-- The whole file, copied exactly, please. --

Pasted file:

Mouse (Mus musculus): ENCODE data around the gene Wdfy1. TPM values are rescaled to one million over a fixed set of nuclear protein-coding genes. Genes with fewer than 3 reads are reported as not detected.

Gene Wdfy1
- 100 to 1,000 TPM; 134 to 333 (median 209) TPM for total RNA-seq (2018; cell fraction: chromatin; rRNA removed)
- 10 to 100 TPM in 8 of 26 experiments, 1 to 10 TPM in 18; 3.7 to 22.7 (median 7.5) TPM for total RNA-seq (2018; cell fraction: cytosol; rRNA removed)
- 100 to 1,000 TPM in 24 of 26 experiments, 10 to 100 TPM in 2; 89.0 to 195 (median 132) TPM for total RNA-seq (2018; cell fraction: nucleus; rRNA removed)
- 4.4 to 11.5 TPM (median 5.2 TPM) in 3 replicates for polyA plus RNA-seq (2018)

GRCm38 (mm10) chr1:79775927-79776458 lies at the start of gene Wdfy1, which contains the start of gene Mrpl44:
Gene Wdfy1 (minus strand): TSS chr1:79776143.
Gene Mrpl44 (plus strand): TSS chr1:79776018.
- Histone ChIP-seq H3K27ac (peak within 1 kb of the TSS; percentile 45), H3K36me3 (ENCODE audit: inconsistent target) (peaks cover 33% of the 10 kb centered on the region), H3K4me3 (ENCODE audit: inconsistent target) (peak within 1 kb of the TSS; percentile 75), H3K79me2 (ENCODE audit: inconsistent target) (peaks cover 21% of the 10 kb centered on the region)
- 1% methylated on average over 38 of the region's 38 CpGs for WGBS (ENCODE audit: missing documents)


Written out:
Mouse (Mus musculus): ENCODE data around the gene Wdfy1. TPM values are rescaled to one million over a fixed set of nuclear protein-coding genes. Genes with fewer than 3 reads are reported as not detected.

Gene Wdfy1
- 100 to 1,000 TPM; 134 to 333 (median 209) TPM for total RNA-seq (2018; cell fraction: chromatin; rRNA removed)
- 10 to 100 TPM in 8 of 26 experiments, 1 to 10 TPM in 18; 3.7 to 22.7 (median 7.5) TPM for total RNA-seq (2018; cell fraction: cytosol; rRNA removed)
- 100 to 1,000 TPM in 24 of 26 experiments, 10 to 100 TPM in 2; 89.0 to 195 (median 132) TPM for total RNA-seq (2018; cell fraction: nucleus; rRNA removed)
- 4.4 to 11.5 TPM (median 5.2 TPM) in 3 replicates for polyA plus RNA-seq (2018)

GRCm38 (mm10) chr1:79775927-79776458 lies at the start of gene Wdfy1, which contains the start of gene Mrpl44:
Gene Wdfy1 (minus strand): TSS chr1:79776143.
Gene Mrpl44 (plus strand): TSS chr1:79776018.
- Histone ChIP-seq H3K27ac (peak within 1 kb of the TSS; percentile 45), H3K36me3 (ENCODE audit: inconsistent target) (peaks cover 33% of the 10 kb centered on the region), H3K4me3 (ENCODE audit: inconsistent target) (peak within 1 kb of the TSS; percentile 75), H3K79me2 (ENCODE audit: inconsistent target) (peaks cover 21% of the 10 kb centered on the region)
- 1% methylated on average over 38 of the region's 38 CpGs for WGBS (ENCODE audit: missing documents)